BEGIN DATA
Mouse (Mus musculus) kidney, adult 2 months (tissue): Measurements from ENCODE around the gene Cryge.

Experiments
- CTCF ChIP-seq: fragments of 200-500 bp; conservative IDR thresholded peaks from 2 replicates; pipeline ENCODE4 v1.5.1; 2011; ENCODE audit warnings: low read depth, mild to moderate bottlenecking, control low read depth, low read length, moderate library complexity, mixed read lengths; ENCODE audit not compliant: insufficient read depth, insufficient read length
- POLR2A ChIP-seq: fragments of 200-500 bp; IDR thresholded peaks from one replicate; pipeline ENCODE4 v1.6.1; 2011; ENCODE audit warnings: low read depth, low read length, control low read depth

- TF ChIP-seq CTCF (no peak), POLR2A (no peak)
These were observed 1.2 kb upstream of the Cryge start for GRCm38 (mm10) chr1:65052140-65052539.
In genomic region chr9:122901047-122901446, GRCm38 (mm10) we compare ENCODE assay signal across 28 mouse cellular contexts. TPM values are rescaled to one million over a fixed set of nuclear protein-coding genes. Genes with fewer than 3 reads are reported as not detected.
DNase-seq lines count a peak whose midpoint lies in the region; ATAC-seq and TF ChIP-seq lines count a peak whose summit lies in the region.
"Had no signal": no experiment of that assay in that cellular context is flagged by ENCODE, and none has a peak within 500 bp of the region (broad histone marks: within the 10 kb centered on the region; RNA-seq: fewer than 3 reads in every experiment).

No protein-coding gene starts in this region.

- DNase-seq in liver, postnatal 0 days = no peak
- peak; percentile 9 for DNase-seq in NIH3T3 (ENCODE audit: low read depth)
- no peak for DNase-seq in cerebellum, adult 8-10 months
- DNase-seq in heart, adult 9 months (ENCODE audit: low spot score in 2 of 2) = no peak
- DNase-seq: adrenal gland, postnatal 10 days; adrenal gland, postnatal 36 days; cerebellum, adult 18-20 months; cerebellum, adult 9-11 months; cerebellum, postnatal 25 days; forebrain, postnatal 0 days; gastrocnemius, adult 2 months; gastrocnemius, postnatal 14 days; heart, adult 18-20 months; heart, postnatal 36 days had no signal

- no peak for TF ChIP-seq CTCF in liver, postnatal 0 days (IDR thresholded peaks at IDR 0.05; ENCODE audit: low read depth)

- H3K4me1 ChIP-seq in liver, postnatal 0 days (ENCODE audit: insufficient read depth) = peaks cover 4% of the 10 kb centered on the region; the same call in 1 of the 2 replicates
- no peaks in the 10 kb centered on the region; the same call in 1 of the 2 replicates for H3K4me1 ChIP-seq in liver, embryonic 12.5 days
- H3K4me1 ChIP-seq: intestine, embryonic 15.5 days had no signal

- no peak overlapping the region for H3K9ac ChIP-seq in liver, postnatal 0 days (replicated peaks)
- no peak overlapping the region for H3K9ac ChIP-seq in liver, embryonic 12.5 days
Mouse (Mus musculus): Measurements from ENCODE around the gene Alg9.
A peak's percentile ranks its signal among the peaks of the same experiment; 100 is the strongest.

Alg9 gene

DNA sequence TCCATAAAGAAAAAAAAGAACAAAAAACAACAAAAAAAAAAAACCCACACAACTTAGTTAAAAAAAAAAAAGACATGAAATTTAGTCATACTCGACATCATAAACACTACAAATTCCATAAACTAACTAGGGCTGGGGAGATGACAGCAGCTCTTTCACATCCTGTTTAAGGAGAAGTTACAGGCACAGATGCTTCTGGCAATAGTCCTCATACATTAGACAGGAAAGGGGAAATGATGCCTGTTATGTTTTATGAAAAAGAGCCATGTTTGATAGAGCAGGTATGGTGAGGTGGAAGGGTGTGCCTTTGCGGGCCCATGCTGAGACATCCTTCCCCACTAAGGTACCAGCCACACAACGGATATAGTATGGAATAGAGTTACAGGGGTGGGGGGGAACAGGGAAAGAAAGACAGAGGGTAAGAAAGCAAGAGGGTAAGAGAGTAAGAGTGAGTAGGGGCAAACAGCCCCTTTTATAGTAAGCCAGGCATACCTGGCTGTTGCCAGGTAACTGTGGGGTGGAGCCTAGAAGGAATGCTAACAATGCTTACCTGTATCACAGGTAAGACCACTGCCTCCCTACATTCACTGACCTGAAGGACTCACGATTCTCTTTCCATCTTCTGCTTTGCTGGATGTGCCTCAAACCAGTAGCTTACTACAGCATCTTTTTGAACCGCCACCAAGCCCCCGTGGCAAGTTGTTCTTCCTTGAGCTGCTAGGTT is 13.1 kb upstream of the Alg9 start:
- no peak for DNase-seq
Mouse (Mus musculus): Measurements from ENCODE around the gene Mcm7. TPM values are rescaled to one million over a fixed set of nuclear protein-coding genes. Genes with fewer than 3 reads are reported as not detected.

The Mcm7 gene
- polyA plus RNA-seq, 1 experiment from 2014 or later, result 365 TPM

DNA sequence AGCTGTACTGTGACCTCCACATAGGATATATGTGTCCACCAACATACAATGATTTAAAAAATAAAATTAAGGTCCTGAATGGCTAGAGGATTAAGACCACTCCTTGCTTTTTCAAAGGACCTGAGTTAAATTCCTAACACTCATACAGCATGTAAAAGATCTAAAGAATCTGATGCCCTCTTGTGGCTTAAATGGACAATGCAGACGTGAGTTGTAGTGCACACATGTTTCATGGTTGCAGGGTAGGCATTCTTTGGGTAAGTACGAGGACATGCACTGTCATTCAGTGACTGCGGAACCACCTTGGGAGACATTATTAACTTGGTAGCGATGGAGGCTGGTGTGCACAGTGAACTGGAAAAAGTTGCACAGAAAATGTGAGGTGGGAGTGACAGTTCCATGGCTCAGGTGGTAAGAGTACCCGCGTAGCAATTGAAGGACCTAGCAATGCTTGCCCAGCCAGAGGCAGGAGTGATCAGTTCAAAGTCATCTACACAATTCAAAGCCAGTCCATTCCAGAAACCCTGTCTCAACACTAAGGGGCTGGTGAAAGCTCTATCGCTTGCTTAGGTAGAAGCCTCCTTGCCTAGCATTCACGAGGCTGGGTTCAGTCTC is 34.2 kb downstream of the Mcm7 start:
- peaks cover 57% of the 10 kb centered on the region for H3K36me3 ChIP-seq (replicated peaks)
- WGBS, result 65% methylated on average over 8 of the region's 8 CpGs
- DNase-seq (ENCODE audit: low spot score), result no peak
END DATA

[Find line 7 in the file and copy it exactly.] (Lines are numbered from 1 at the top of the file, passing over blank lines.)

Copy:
In genomic region chr9:122901047-122901446, GRCm38 (mm10) we compare ENCODE assay signal across 28 mouse cellular contexts. TPM values are rescaled to one million over a fixed set of nuclear protein-coding genes. Genes with fewer than 3 reads are reported as not detected.